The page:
So begins the journey. After arriving in the UK with a severe cold I spent the first few days on light duty, able to take in the British Museum and little else. Returning to the British Museum is like attending a family reunion. Seeing the same old familiar relatives, new births, old deaths, the extended family but one that is different, rearranged. The Mummy Room, the Rosetta Stone, Elgin Marbles and one of the gates of Babylon or at least pieces of it that had had me much impressed, that is until I visited the Pergamon Museum and saw the Ishtar Gate. But that is all that I could manage for my body was out of joint. The museum seemed somehow smaller or I by years larger. Maybe in a way they have made it to neat and tidy and I missed the sprawl. As with most museums more is iunseen than seen. It would be great if they could open a tour of their storage room but alas that seem doubntful, still this is one of the great museums of the Western world.
The Museum which celebrated its 250th anniversary in 2003 has its origins in the collection of physician, naturalist and collector, Sir Hans Sloane (1660-1753) who not wishing to see his collection of some 71,000 objects, a library and herbarium, dispersed on his death bequeathed it to King George II for the nation in return for the payment of £20,000 to his heirs. The King had little interest, preferring to put his attention more on European intrigue and his Hanoverian estates than anything that might benefit his English subjects. Fortunately Parliament, led by the Speaker, Arthur Onslow, was persuaded to accept the gift and an Act of Parliament establishing the British Museum received the royal assent on 7 June 1753. Added to Sloane's collection was the Cotton collection of manuscripts, given to the nation in 1700 and the Harleian collection of manuscripts shortly thereafter. The Museum was first housed in a 17th-century mansion, Montagu House, in Bloomsbury on the site of today's building. On 15 January 1759 the British Museum opened to the public. With the exception of two World Wars, when parts of the collection were evacuated, it has remained open ever since, gradually increasing its opening hours and moving from an attendance of perhaps 5,000 a year to today's 5 million who enter free of charge.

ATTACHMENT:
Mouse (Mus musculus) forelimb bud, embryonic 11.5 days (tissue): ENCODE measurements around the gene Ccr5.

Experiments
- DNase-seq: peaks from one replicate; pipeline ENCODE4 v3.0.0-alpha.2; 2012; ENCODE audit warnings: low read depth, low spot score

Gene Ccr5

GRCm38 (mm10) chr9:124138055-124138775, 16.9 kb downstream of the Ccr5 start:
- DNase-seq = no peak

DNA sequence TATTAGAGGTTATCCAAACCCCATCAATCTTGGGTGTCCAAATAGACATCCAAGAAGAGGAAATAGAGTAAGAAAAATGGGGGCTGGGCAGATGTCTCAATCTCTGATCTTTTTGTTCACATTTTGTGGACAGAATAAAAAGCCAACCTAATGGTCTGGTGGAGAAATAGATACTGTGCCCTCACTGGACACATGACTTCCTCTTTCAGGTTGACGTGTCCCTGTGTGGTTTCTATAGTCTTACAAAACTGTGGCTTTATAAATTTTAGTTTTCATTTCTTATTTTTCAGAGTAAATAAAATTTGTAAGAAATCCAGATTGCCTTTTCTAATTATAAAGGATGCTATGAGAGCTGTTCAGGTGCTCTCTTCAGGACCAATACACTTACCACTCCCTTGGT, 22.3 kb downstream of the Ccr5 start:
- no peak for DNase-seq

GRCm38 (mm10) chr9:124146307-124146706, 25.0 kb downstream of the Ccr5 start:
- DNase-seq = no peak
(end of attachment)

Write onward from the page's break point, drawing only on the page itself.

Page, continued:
The Queen Elizabeth II Great Court, built in the space vacated by the library, reflects the most recent public expansion at the Museum. At two acres, it is the largest covered public space in Europe. In the centre is the restored Reading Room, while around and beneath it new galleries and an education centre were built. In 2008/9 four new permanent galleries were opened: